|Location||Girdwood, AK. Crow Pass Trailhead.|
Crow Pass trail provides a stunning display of Alaska’s beauty. However, flying in the face of the Alaska norm, it also is solidly accessible. This also makes it somewhat crowded–but think of it as “Alaska crowded”. On my Sunday-Monday trip through somewhat dreary weather, I saw about twenty people over the twenty-three miles (and most of them concentrated within standard day-hiking range of the trailheads).
The trail itself is a point-to-point, which can be difficult logistically. However, as I discovered, hitching in Alaska seems pretty smooth.
It is fairly easy to find the parking lot for the Crow Pass TH; just turn on to Crow Creek road from Alyeska Highway and drive to the end (always keeping left). Once at the lot, you’ll quickly spot the start of the trail. The next two or so hours will be an uphill slog, a beautiful slog but a slog nonetheless, to Crow Pass.
At the top of the pass you get an amazing view of Raven Glacier and the valley the river it feeds has cut. It’s all downhill from there. You’ll cross a few small creeks through the valley, but eventually come upon The River. This is the Eagle River crossing.
A fifty-foot or so wide, ice cold river stands between you and the trail. Crossing the Eagle River definitely felt like one of the more daring things I’ve done in the backcountry.
When I first arrived it was quite late in the day (around 6pm). We stormed the river, got about two feet from shore, and then backed out. The water came past my waist and the swiftness of the water made us both feel unstable. We pitched our tent and decided to test the water in the morning, hoping the water would lower overnight.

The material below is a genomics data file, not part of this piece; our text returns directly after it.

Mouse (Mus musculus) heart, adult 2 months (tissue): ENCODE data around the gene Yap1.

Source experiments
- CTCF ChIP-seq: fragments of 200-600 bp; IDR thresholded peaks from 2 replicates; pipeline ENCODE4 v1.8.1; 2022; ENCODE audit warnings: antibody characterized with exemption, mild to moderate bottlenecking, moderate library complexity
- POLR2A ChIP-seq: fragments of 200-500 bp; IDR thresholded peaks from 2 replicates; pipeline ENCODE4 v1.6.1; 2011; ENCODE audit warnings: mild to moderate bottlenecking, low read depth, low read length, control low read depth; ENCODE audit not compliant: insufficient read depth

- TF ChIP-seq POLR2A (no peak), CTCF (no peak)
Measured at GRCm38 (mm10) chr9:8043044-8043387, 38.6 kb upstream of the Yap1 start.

The next morning (around 6am) the river level had dropped two to three inches. Feeling brash, we put on all our wool socks (which really helped keep us warm in the icy water!) and boots. We took the river by conga-line and made it across. It was a slow and gnarly process; the river was cold and wide, our legs were pelted by ice chunks as we made our slow progress. However, we never came close to falling.
The deepest part of the crossing is right at the beginning of the crossing. For me it stayed slightly below my waist until we got to that underwater sandbar. There the water came up to my calves. Then it was back to slightly below my waist until we got to the island. After the island, there is another section that is much less wide, but just as deep.
Once you celebrate being done with the crossing and shake off the excruciating pain of feeling returning to your feet, turn left to pick up the trail. There are some makeshift campsites that have caused some faux-trails in the area. The real trail can be found by following the river bank downstream.
The nine remaining miles of the trail move slowly in many parts. The trail meanders up and down the side of the river bank; sometimes being reminiscent of an obstacle course. When we were there the high water levels had washed out portions of the trail, which made it especially slow going.
After banging out the miles, you’ll find yourself at the Eagle River Nature Center. Time to hitch a ride back to your car!
- The park board next to the river crossing suggests taking a side-by-side approach to cross the river, but this felt completely unstable to me. The conga-line strategy felt much more solid. It may be because of mine and my hiking partner’s height difference (5’2″ vs 6′). Either way, make sure you cross in the way that feels safest to you–previous crossing experience would be very helpful for this situation.
- If you do not feel safe crossing the Eagle River then do not cross! The uphill trudge is preferable to an icy death. A kid died downstream in that same river on the same day we crossed.
- I definitely recommend starting from the Crow Pass trailhead in Girdwood. It makes for a much easier hike and an easier hitching situation as the Nature Center on the other end has more potential rides.
- It can be daunting to rely on a 70-mile hitch back to your car, however never before have I gotten a ride so quickly or ridden which such friendly people. Alaska seems to have a much friendlier attitude toward hitch-hiking as compared to the lower 48.